The surest way to get stuck in a personal rut is to lose perspective. All of us go through times when we become blinkered. Our everyday lives, in such periods, don’t seem to turn up anything interesting or novel. Everybody feels like this occasionally. But while it’s perfectly normal, it isn’t a nice place to be.
There are, however, ways to help yourself. I find, as quite a fretful person by nature, that only by pushing myself out into the world – where solitary retreat would’ve been easier – that I regain some confidence.
I, like everyone, fear what I don’t understand. And so, to strike out into new pursuits – professional or social – and encounter new people and situations, is to conquer that angst and overcome the rut.
I’ve been thinking about how the Church of Ireland’s liturgy, that invaluable source of our beliefs, can help us keep things in perspective. After leafing through the different offices in the prayerbook, I could locate none as wide-ranging in the breadth of issues it addresses – thus directing our sometimes-too-narrow focus outwards, to the wider world – as our litany.
The litany has always been something of a Cinderella within Irish Anglicanism; we don’t use it often for corporate worship. It’s most associated with Ash Wednesday, but it’s there in the prayerbook for anyone to read at any time. Those who practice personal devotions will find it a good resource.
It starts with a statement of trinitarian doctrine, one which ties God’s three-in-oneness firmly to His mercy. The close relation between God’s triune existence and His merciful character is a mystery we try to decipher at our own peril. But we do know that all three Persons – the Father, the Son and the Holy Spirit – each execute a distinctive role in our salvation, united in one will: to restore us.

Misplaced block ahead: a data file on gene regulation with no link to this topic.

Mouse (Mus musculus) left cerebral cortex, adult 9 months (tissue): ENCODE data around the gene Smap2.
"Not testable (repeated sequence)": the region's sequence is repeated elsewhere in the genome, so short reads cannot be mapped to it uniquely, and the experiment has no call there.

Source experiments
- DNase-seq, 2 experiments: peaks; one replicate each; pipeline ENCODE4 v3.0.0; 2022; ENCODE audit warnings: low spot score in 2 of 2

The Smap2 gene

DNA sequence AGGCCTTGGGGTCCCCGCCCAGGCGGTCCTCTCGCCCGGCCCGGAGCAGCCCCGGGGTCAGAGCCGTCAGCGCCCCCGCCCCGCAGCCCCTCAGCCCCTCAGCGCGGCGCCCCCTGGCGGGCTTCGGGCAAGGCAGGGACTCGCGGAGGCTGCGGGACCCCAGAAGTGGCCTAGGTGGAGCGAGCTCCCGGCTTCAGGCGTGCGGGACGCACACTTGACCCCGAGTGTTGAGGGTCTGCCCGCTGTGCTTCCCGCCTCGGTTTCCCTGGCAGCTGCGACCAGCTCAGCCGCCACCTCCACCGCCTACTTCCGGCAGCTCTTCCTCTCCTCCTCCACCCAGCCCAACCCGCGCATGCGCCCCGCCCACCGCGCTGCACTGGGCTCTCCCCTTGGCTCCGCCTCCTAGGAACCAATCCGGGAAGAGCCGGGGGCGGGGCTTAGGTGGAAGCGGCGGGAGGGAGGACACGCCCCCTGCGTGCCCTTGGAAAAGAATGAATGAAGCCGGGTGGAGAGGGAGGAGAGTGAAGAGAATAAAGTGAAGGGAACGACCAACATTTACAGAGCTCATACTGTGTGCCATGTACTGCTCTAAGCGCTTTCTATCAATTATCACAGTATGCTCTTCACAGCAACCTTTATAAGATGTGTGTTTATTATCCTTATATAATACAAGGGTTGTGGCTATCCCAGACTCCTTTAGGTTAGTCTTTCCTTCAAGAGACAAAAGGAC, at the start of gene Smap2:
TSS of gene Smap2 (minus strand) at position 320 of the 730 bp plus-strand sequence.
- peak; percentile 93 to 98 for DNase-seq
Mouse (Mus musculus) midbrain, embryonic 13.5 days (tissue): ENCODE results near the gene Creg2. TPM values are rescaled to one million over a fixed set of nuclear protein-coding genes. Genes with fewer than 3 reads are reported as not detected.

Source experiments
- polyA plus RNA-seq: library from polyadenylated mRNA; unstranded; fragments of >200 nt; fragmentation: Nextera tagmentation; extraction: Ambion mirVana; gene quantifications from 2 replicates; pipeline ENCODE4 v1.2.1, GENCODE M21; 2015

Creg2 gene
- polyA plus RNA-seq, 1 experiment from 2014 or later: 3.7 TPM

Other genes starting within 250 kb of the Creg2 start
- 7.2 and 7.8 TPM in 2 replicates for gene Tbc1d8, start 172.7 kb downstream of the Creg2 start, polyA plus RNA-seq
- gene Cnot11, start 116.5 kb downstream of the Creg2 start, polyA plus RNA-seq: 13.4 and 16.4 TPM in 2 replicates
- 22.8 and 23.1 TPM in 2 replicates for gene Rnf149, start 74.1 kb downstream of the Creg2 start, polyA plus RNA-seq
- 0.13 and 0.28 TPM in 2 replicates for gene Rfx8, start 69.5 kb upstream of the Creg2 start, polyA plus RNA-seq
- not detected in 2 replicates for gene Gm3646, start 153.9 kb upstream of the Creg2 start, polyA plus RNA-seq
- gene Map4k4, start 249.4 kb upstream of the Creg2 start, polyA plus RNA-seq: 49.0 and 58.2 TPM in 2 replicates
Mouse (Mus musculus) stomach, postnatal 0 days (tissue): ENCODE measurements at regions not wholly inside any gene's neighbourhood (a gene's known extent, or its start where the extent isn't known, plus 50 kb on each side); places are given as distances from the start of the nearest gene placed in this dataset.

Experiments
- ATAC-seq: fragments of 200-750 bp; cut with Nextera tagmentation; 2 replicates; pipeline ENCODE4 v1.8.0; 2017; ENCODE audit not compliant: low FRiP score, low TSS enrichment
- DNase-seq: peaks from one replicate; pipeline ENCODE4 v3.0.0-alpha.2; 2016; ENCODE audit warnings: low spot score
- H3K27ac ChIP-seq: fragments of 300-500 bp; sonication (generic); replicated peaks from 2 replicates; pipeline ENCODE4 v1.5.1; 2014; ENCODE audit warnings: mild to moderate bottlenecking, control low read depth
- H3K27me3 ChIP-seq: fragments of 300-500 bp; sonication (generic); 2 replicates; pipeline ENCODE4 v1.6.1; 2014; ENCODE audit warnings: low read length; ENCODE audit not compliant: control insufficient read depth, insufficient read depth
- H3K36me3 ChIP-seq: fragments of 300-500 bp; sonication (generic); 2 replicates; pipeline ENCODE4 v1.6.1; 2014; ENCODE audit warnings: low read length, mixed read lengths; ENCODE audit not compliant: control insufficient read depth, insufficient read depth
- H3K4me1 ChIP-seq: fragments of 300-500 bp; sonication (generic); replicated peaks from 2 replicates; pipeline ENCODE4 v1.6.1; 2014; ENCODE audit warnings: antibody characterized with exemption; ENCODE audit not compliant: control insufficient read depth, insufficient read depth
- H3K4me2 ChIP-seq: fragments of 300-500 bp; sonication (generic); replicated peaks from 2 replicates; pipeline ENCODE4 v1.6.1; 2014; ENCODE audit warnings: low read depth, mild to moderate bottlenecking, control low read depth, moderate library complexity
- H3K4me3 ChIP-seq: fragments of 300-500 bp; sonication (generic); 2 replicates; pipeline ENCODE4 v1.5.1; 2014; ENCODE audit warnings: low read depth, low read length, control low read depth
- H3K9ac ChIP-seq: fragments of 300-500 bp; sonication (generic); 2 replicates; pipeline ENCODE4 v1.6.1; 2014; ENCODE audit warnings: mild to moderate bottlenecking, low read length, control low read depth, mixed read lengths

Yes, ‘God wants everyone to be saved and to know the whole truth’ (1 Timothy 2.4, CEV). In the litany, then, there are petitions for our deliverance from all kinds of evil. After each of these, we say the antiphon, ‘Good Lord, deliver us.’ The list of wrongs to be denounced is about as brief and succinct as a four-year-old’s Christmas list; I told you this was a wide-ranging prayer!
o All evil and mischief.
o Sin, the craft and assaults of the devil.
o Thy wrath, and everlasting damnation.
o All blindness of heart.
o Pride, vain-glory, and hypocrisy.
o Envy, hatred, and malice, and all uncharitableness.
o Fornication, and all other deadly sin.
o All the deceits of the world, the flesh, and the devil.
o Lightning and tempest.
o Plague, pestilence, and famine.
o Battle and murder, and sudden death.
o All sedition, privy conspiracy, and rebellion.
o All false doctrine, heresy, and schism.
o Hardness of heart, and contempt of thy Word and Commandment.
Above is a list of all that from which we require liberation to make any progress in the Christian journey. But we can often dwell so much on our problems, like when we fall into those personal ruts, that we fail to pursue solutions. And so, the litany proceeds to name the means by which Our Lord works redemption in our lives:
o The mystery of thy holy Incarnation.
o Thy holy Nativity and Circumcision.
o Thy Baptism, Fasting, and Temptation.
o Thine agony and bloody Sweat.
o Thy Cross and Passion.
o Thy precious Death and Burial.
o Thy glorious Resurrection and Ascension
o The coming of the Holy Spirit.
With our souls repaired through faith in Christ, we move on to pray for wise rulers. Boy, do we need stable government again in Britain. In September, Liz Truss was to be the new Lady Thatcher. That was before she crashed the Pound. She walked after 50 days. Please God, then, ‘That it may please thee to endue the Ministers of the Crown, and all in authority, with grace, wisdom, and understanding.’
But it isn’t only temporal or political powers we remember before God, it’s our spiritual guides too. The litany has a foot in both realms of leadership. We call on God to prepare His ministers well for ordination, ‘and that it may please thee to rule and govern thy holy Church universal in the right way.’
We then offer up a smorgasbord of other entreaties! About a quarter of the litany comprises miscellaneous prayers for divine intervention; each is followed with, ‘We beseech thee to hear us, good Lord.’ We make a theological assumption, therefore, that God can – and, indeed, will – receive our prayers. He’s not a brick wall that we plead with to no purpose. Generations have taken great heart in this conviction.